Between Worlds

The travelling life, lingering on the edges of cities and the spaces between them, the scenarios and situations of a small circus family, are the subject of the picture essay Between Worlds by Yvonne Salzmann. The photographic artist accompanied the Lauenburg family of artistes and their traveling circus “Baronesse” on their stops in northern Germany over a longer period. It is a reportage-like insight into another life, a view that explores, discovers and is very close to that life. Her pictures are also a reflection on our cultural categories and systems, about the subjectivity and objectivity of perceptions and structures.

The world Yvonne Salzmann reveals to us here in her pictures is not one of fairy-tales and dreamy imaginings, nor a photographic tale of gypsies. We learn very little about the artistic performances and the magic of the circus ring. Instead, the photographer focuses on the bonds between / what lies between these people, on what holds them together in their restlessness and their hovering existence between worlds.

Salzmann’s view of reality is unbiased – she only shows it, refraining from comment as she develops her own documentary style that combines accuracy with a non-subjective view of the family in between travel and performance days, between the daily routine and the circus program, and a reality between magic and hard work.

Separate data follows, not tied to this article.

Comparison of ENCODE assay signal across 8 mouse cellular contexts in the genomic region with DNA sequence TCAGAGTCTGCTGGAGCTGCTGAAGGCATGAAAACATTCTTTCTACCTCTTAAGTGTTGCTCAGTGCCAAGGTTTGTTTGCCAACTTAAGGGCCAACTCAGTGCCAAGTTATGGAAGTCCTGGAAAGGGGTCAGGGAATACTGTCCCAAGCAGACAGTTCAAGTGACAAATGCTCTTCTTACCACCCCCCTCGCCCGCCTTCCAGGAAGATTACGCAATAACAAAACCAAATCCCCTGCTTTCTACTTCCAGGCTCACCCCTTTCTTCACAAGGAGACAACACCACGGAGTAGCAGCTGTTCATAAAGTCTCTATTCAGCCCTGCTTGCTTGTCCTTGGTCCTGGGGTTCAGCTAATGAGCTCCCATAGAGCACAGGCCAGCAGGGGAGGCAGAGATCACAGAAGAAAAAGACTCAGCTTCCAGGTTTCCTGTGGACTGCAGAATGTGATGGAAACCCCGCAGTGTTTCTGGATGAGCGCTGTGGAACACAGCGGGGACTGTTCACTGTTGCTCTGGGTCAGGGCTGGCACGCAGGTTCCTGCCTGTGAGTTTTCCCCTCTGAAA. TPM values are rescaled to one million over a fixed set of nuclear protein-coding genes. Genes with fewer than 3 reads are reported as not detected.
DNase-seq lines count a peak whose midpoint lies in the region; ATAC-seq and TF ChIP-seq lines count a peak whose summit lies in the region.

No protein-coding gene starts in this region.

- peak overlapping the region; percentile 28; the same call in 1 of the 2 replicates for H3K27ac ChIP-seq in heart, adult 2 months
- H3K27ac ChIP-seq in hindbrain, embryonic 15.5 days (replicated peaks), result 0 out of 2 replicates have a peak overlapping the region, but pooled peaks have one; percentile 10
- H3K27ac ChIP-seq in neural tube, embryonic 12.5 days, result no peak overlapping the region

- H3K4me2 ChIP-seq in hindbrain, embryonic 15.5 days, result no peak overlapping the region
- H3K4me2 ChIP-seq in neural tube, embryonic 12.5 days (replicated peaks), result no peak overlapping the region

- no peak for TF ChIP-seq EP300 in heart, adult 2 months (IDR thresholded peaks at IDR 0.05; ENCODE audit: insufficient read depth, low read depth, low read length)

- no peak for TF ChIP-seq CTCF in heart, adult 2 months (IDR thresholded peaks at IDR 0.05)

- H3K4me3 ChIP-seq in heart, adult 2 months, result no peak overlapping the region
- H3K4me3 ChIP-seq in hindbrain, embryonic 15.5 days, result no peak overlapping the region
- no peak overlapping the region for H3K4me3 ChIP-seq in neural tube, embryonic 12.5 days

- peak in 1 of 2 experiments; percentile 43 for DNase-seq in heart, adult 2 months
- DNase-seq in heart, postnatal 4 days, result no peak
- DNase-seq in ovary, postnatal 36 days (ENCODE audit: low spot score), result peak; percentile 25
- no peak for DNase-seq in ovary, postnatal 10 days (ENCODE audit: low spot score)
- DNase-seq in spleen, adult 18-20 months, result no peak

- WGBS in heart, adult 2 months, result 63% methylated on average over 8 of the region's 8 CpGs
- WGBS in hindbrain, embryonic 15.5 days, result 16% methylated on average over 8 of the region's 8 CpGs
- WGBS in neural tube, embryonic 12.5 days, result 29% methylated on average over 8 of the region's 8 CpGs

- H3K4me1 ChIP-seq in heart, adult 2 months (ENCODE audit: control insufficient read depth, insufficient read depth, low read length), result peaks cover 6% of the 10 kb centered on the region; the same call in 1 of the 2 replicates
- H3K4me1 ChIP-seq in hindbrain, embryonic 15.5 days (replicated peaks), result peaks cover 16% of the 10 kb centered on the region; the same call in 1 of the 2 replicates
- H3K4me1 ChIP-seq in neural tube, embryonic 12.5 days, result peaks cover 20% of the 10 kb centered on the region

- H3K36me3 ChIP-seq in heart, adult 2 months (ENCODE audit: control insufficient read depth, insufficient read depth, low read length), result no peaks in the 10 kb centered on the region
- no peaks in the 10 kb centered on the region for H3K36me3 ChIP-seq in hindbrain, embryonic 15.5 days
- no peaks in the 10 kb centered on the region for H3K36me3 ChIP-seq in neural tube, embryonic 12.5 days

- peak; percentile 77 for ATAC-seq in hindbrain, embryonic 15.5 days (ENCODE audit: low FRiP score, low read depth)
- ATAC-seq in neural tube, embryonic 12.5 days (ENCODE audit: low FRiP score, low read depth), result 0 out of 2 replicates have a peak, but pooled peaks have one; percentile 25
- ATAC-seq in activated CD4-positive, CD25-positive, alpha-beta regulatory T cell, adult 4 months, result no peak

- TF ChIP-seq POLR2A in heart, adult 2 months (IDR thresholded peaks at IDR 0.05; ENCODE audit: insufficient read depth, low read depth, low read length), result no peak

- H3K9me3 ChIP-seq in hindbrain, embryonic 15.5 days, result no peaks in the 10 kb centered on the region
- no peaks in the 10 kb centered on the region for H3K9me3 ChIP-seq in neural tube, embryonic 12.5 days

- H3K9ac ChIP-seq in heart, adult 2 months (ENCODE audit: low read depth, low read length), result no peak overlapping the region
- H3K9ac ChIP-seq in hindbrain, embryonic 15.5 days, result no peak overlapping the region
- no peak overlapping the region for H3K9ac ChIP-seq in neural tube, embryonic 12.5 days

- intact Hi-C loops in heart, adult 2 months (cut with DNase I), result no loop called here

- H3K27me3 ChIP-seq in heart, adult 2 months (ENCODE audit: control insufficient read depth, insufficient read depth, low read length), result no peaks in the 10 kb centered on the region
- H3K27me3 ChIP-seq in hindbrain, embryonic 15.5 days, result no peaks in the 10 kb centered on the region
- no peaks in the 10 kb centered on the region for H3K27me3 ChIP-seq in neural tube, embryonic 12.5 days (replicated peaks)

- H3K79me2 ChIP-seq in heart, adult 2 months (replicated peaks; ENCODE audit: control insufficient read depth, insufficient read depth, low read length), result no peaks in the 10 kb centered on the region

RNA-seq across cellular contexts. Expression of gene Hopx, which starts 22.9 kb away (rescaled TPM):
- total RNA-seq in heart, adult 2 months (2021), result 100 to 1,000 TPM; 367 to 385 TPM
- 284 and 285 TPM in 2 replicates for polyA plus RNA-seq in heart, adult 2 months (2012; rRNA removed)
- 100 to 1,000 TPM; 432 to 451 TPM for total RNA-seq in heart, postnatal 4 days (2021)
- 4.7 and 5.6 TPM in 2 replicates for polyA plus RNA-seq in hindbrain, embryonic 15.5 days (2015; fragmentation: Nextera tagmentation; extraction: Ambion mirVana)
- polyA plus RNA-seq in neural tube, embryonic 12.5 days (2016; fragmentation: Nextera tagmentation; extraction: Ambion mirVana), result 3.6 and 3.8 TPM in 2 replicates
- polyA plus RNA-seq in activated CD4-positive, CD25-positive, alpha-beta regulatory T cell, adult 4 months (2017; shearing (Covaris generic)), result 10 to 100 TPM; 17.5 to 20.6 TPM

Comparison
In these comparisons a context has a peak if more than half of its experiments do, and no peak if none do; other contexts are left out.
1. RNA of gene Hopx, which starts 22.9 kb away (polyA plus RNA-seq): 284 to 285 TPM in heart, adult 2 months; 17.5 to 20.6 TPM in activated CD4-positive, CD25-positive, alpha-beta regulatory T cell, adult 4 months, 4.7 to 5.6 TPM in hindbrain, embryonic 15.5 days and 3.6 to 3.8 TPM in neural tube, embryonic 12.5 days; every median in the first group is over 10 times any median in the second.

The making of these images was a unique process. These aren’t snapshots stolen on the sly, or poses – they are portraits, captured unnoticed, almost close enough to touch the people. They preserve the unfamiliarity of the face, meticulously capturing its impenetrable surface, and thereby merely hint at an inner state. The photographer achieved their characteristic tension, a balance between tactful distance and analytical precision, without the use of artificial means. The daylight shots of the circus camp, in dialogue with the animals, and in the darkness of the tent during rehearsals are imbued with realism, with overtones of poetry and poesy.

The narrative Yvonne Salzmann sets in motion with her pictures is buoyant and bright. It is one that initially searches for support in the faces and then gradually captures the tone, and sheds light on the episodes and moments of everyday life with all its peripheral phenomena, one small stage at a time.

Her pictures abstain from any superficial social criticism. Instead, in factually describing the phenomena, with insights that are close to the people – without judgment and with great empathy – they offer viewers a chance to arrive at their own observations and insights about the fringes of our early 21st-century urban society.

With this form of photography, Yvonne Salzmann has achieved an unexpected proximity to literature. While language is the material from which literature is crafted, photography works with images. Here, the photographer uses the images as if they were elements of language. The smallest unit is the image, containing everything that constitutes a motif. But by joining the images, she forms sentences and establishes relationships – giving rise to her text, a photographic picture essay.

Dr. Ute Maasberg